Alexander Ross

David Irving, in Lives of the Scottish Poets (1804) 2:347-49.

His songs are not devoid of merit: but his literary character is chiefly to be estimated from an examination of his Fortunate Shepherdess; a pastoral tale extending to about one hundred and thirty pages. The story is conducted with very little judgment; but many of the incidents and descriptions are impresent with the genuine beauties of nature. The general effect is not of the most pleasing kind; the final separation of the two lovers, and the transference of Helenore to a more wealthy suitor, cannot fail of leaving on the mind a very disagreeable impression. Nor will it be admitted as a sufficient apology for the plan, that such representations are strictly conformable to real life: in fields of poetry we are not satisfied with a humiliating repetition of sad realities.

The manners of the poem are neither ancient nor modern, but an incongruous mixture of both. After having taught us to expect a delineation of ancient simplicity, Ross scruples not to introduce such descriptive strokes as the following:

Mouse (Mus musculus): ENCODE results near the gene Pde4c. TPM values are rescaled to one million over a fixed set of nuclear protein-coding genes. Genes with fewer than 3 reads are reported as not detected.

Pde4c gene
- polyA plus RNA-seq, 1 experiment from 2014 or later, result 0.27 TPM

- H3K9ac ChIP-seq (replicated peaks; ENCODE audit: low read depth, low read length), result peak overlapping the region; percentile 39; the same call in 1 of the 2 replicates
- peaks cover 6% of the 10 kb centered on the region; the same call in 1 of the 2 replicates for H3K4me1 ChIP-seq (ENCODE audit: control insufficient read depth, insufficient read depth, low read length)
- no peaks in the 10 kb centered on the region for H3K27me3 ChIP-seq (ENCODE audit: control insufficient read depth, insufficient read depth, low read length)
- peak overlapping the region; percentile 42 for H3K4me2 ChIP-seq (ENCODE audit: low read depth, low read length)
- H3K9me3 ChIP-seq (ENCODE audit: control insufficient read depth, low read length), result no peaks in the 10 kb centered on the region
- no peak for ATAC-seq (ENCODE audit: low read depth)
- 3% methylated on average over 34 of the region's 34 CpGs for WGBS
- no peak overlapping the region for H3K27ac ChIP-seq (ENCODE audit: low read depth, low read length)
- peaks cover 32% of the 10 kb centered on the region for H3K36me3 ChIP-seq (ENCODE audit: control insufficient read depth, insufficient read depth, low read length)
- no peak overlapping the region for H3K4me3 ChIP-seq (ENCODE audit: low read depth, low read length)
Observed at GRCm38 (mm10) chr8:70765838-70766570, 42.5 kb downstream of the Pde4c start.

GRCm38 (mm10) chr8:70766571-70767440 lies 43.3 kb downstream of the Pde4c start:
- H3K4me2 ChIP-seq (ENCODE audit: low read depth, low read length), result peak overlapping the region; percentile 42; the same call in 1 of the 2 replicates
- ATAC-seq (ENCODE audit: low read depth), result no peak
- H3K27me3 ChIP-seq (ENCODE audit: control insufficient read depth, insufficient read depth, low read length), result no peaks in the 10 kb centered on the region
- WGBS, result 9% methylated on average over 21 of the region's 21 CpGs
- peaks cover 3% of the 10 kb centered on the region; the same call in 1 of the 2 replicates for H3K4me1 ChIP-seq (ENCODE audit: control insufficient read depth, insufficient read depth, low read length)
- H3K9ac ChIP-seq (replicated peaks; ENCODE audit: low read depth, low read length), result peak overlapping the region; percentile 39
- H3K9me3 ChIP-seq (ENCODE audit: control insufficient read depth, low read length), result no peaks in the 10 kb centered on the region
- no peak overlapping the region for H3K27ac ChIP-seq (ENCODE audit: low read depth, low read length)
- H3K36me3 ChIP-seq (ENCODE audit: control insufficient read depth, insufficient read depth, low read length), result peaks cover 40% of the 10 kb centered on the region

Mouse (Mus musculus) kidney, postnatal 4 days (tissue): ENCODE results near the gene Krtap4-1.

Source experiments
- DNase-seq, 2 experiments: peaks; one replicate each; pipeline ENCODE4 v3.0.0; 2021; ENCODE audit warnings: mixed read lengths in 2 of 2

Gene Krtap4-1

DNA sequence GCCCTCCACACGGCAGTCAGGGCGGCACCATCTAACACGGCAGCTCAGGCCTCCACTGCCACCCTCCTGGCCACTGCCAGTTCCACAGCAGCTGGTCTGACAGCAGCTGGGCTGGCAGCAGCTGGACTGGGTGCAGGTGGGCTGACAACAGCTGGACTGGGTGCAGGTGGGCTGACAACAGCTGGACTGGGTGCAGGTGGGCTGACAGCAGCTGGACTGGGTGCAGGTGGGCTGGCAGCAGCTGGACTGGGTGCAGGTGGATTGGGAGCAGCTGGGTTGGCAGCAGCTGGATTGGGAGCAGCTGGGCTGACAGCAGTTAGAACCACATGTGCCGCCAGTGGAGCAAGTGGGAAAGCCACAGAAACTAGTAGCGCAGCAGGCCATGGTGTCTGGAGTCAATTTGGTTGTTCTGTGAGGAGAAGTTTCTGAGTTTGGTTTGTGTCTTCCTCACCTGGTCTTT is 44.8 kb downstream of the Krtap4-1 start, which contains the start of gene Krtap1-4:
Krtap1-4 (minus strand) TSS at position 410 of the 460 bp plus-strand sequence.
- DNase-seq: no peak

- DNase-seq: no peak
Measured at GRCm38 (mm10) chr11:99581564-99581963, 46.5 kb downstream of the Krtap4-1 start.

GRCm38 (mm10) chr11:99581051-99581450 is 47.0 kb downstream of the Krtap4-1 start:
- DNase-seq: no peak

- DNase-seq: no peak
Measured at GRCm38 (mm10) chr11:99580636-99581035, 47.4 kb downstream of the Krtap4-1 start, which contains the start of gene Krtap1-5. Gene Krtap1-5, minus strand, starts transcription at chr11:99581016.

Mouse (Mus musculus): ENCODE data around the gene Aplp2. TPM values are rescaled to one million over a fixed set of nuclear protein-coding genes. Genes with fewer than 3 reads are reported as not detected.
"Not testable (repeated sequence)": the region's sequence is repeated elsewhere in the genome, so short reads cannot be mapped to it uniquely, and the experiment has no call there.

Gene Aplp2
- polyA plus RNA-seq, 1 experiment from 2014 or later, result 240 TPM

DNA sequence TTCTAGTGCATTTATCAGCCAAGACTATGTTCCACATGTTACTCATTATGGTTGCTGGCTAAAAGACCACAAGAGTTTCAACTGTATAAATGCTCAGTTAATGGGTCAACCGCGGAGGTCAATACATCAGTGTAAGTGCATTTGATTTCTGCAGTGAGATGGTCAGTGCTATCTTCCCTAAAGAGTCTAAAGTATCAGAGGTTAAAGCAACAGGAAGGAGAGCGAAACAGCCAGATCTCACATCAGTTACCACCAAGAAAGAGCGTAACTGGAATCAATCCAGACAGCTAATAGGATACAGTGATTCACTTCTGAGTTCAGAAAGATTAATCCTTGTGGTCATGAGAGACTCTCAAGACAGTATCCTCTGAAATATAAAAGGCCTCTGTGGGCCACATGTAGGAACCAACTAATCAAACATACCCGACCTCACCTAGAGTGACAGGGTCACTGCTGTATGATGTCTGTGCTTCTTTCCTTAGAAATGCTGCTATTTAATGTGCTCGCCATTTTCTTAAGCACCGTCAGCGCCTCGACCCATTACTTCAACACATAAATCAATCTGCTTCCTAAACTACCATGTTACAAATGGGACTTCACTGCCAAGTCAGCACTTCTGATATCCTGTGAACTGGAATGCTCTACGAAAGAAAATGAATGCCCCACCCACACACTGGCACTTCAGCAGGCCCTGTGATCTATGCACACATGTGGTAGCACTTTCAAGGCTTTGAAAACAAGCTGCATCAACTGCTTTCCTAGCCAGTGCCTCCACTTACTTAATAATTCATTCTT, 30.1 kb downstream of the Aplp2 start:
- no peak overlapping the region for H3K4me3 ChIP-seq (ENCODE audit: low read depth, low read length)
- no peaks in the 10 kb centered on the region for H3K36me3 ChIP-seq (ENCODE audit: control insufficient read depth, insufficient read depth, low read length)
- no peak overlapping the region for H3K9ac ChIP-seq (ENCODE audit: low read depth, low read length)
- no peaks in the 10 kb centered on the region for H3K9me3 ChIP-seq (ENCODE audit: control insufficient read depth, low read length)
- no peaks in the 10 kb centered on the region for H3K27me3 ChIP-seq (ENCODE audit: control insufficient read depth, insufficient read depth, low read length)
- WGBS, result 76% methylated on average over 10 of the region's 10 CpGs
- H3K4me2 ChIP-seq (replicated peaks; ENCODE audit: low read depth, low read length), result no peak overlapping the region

And now the priest to join the pair is come,

But first is welcom'd with — a glass of rum.

Incongruity is his chief and indeed his almost perpetual fault. The very names of his characters, and of the places where he lays the scenes of his different incidents, are highly exceptionable. His happiest thoughts are disfigured by the affectation of a kind of smart and burlesque phraseology.

That such errors should have been committed by a professional scholar, may be considered as somewhat surprizing. Ross's pastoral tale is however one of those productions which will always continue to delight a numerous class of readers. The celebrated Dr Blacklock, as I have learnt from one of his pupils, regarded it as equal to the pastoral comedy of Ramsay.